The Bank sent me a brochure about retirement planning! Just because I have reached a magic number in the computer's data bank -a number related to my age of course -apparently I am now a customer for all sorts of 'financial planning' advice and products.
The truth is, of course, that we all need to think of our financial health into the future.
I am sorry I was so slow to pick up on this in years past. We spent everything we earned. We had no savings, and no plans beyond wishes for a home of our own.
It was some time later that we came around to the need to get smarter about money.
I can remember a system which worked a simple budget out on a Cash Book with columns. We wrote down what we spent, divided it among categories in the book, and when there was a balance we bought something we needed or wanted. We saved up for clothes -a budget of $5 or $10 per week added up to a nice pair of leather shoes which lasted for a lot longer than the pair bought 'on impulse' as we walked by them in the shop window.
The children (as they were then) had columns of their own, and when they were quite young teenagers we gave them full control of their clothes money. They could buy anything they wanted, but there would be no more than what was in the column balance. One bought chain store value, one bought name brands, but both learned the value of money.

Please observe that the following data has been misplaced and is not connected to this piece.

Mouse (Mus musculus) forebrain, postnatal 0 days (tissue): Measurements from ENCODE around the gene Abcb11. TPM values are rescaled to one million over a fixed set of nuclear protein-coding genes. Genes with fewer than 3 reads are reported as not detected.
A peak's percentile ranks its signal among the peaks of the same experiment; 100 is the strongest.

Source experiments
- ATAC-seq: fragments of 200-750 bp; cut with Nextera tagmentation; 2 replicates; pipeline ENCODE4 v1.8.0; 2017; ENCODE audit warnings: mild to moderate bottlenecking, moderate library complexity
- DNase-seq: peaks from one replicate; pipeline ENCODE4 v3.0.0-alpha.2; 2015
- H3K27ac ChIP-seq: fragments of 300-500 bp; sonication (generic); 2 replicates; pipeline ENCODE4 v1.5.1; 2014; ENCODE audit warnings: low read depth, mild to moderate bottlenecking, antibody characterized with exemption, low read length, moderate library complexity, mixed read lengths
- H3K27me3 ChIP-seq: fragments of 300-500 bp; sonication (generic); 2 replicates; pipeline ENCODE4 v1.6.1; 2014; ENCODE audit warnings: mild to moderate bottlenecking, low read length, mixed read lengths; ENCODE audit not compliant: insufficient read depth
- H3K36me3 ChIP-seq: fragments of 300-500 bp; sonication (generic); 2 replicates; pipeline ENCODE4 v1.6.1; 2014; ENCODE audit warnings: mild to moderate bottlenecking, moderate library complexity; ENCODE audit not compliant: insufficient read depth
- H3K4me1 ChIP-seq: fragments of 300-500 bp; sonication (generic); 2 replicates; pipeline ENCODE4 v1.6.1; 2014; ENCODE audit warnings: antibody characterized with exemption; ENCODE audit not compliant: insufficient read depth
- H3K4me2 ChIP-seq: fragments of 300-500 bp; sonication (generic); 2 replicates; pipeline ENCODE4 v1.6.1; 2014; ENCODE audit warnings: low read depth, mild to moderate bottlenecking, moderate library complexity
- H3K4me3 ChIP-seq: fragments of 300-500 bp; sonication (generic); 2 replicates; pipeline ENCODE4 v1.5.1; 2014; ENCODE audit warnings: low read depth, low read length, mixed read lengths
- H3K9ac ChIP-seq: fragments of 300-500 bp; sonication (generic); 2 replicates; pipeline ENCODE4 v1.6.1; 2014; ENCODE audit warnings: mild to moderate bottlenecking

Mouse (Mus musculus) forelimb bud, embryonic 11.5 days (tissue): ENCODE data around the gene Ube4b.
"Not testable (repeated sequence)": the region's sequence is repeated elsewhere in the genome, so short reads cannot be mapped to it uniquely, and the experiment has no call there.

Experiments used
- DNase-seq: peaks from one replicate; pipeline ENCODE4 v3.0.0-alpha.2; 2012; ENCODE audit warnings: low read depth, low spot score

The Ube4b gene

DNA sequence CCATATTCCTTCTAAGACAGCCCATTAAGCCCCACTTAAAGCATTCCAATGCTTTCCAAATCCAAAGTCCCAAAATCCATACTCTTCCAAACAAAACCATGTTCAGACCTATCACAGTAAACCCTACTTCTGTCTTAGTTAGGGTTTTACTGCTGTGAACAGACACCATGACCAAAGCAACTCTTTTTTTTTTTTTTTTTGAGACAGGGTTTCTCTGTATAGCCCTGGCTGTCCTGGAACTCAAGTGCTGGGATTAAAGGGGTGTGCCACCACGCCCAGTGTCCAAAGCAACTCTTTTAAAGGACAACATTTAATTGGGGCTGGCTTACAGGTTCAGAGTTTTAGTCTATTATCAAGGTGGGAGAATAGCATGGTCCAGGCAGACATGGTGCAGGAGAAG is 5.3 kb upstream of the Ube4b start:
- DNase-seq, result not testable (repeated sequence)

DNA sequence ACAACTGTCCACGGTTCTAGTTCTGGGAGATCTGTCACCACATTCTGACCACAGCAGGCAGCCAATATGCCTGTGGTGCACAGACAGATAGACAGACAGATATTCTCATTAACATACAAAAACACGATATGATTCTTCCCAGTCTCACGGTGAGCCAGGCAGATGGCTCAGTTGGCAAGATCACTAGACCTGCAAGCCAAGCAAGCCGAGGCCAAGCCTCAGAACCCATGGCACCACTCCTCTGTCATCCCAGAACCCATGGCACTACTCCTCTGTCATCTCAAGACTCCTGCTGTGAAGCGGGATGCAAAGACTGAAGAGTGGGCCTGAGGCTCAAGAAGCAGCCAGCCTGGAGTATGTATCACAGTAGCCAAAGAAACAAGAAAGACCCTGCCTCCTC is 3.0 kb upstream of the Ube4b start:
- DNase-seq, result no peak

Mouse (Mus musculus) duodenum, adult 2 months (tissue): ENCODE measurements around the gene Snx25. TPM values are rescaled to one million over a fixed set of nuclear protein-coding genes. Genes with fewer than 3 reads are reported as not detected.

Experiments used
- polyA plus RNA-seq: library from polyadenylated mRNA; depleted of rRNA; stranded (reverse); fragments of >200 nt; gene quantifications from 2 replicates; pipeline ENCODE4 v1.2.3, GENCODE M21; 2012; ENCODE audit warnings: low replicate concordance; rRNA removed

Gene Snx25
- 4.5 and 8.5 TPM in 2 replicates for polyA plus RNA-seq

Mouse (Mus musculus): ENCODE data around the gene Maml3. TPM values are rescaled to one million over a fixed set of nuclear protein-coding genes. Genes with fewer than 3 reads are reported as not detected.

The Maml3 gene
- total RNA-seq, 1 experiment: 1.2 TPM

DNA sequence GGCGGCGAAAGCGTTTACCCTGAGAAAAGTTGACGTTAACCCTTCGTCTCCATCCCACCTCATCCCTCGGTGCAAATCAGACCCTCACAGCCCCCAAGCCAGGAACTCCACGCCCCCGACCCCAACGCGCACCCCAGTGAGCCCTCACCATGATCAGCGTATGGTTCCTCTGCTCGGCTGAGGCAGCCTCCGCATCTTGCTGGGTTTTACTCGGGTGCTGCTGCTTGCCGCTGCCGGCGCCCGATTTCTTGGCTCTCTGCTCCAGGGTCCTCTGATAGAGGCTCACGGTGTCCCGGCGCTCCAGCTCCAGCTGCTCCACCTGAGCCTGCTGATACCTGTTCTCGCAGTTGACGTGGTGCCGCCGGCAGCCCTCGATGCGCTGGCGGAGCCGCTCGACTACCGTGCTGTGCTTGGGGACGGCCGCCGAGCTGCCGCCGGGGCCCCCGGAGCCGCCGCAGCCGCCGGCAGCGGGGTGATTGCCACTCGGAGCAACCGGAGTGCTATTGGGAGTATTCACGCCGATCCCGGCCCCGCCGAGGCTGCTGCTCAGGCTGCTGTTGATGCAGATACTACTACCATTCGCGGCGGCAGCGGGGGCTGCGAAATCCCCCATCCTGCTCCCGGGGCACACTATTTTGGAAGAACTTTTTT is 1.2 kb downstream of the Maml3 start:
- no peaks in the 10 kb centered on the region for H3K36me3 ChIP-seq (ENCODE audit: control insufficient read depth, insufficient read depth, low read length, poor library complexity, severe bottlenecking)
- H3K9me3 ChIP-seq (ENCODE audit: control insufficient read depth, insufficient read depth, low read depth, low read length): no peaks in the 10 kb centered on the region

I can remember both my husband and I having 'an allowance' - a little bit of our own money to be spent as we chose, without question -just for sanity's sake.
Over the years we have had variants on this system, some more labour intensive than others, but all of it about making informed choices which accorded with the priorities we set together in discussion, each year.
One of the major challenges for us was the purchase of our home. We lived in homes which belonged to others, and went with our employment, for 20 years. We 'lost' those years, in terms of paying off a mortgage, although we gained a lot of other things which money could not buy.
When we finally took out our mortgage we had meagre savings which we supplemented by cashing in the long service leave we were due when leaving one place of work. The early years of the mortgage were very tough, with growing teenagers at private schools and my husband suffering 18 months of unemployment after being retrenched.
So, this week we are celebrating a certain milestone of life, and one which is a significant one on the road to a sustainable life after our retirement age. We paid off the mortgage!
I'm counting my blessings this week! Hope you are too.